157 T.C. No. 1 Docket No. 7612-20P.
Sharon Garcia, pro se. Susan K. Bollman and John S. Hitt, for respondent.
Ps have an unpaid joint tax liability exceeding $500,000 for 2012. R certified Ps' liability to the Secretary of State as a "seriously delinquent tax debt" under I.R.C. sec. 7345(b) and issued Ps separate (but substantially identical) notices of certification. Ps filed a joint petition challenging the correctness of R's certifications, urging that R had failed to consider an offer-in-compromise they had previously submitted.
R subsequently discovered that Ps' offer-in-compromise was processable and remained pending. R determined that the pendency of their offer suspended collection of their tax debt so that the debt was not "seriously delinquent." R accordingly reversed his certifications as erroneous and so notified the Secretary of State.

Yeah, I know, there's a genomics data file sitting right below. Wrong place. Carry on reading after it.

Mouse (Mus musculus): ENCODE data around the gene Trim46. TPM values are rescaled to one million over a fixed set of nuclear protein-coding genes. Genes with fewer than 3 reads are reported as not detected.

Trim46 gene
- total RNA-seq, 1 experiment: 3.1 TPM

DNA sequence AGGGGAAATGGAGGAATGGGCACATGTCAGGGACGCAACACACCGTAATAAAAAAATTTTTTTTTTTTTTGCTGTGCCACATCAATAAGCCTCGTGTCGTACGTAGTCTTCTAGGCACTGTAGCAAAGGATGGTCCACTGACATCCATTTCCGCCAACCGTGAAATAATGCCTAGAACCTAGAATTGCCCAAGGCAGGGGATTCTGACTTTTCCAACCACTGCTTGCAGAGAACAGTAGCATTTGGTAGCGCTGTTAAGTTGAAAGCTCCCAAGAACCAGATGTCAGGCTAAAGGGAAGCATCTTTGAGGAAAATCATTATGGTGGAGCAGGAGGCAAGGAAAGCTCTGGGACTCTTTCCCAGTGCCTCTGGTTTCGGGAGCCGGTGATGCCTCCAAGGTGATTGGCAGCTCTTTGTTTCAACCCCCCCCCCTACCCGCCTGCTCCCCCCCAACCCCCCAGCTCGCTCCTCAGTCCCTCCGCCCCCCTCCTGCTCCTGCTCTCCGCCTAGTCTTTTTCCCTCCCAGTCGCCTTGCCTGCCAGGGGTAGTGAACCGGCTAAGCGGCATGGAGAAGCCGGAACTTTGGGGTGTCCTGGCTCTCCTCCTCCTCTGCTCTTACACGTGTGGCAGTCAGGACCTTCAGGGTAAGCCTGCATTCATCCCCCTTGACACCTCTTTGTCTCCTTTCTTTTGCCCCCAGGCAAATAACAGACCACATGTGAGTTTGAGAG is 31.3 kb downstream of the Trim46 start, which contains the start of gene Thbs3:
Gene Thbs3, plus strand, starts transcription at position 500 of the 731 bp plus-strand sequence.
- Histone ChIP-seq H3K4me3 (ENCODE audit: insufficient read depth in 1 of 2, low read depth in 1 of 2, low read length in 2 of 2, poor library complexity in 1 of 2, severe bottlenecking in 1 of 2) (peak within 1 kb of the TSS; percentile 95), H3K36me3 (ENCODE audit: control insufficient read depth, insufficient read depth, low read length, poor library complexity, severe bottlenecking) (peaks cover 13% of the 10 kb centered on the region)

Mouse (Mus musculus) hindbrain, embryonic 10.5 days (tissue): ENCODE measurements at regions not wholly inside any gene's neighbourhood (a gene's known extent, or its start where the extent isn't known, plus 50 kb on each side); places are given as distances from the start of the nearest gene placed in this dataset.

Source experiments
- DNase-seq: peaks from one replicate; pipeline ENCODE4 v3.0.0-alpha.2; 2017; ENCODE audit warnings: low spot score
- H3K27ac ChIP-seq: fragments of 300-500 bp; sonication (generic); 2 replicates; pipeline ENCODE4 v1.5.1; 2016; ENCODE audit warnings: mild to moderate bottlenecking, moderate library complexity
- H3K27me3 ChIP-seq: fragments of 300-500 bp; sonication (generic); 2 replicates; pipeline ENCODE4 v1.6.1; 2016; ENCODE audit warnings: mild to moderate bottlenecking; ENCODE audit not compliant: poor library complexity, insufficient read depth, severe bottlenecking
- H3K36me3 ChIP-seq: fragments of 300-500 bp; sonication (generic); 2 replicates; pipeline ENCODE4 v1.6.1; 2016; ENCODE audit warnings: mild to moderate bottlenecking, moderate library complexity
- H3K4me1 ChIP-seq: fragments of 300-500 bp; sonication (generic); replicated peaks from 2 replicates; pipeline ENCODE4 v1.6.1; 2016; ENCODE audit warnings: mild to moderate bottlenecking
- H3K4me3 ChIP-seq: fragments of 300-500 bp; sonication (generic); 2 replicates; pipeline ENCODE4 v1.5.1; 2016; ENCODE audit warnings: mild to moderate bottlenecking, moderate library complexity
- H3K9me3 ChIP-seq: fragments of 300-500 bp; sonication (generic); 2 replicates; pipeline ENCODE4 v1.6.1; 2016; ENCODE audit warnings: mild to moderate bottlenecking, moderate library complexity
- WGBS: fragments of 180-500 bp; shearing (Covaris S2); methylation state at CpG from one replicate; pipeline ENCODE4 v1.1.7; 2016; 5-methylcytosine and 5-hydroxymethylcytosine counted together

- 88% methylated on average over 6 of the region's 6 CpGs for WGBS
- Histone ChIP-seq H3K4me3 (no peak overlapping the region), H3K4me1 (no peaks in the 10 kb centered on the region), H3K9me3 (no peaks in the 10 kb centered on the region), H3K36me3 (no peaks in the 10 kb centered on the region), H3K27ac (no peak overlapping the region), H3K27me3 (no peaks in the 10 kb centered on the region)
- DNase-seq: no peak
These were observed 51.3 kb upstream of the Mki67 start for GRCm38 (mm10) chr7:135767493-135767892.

Because the certifications that Ps disputed have been reversed, R filed a motion to dismiss on the ground of mootness, contending that Ps have received all of the relief to which they are entitled. Ps objected to the granting of the motion.
Held: Married taxpayers who receive separate but substantially identical notices of certification arising from the same tax liability may file a joint petition, in the same manner as in a deficiency case under Tax Court Rule 34(a)(1).
Held, further, because R has reversed his certifications as erroneous and so notified the Secretary of State, Ps' challenge in that respect is moot.
Held, further, the Court lacks authority under I.R.C. sec. 7345(e) to address the merits of Ps' offer-in-compromise. Sharon Garcia, pro se. Susan K. Bollman and John S. Hitt, for respondent. OPINION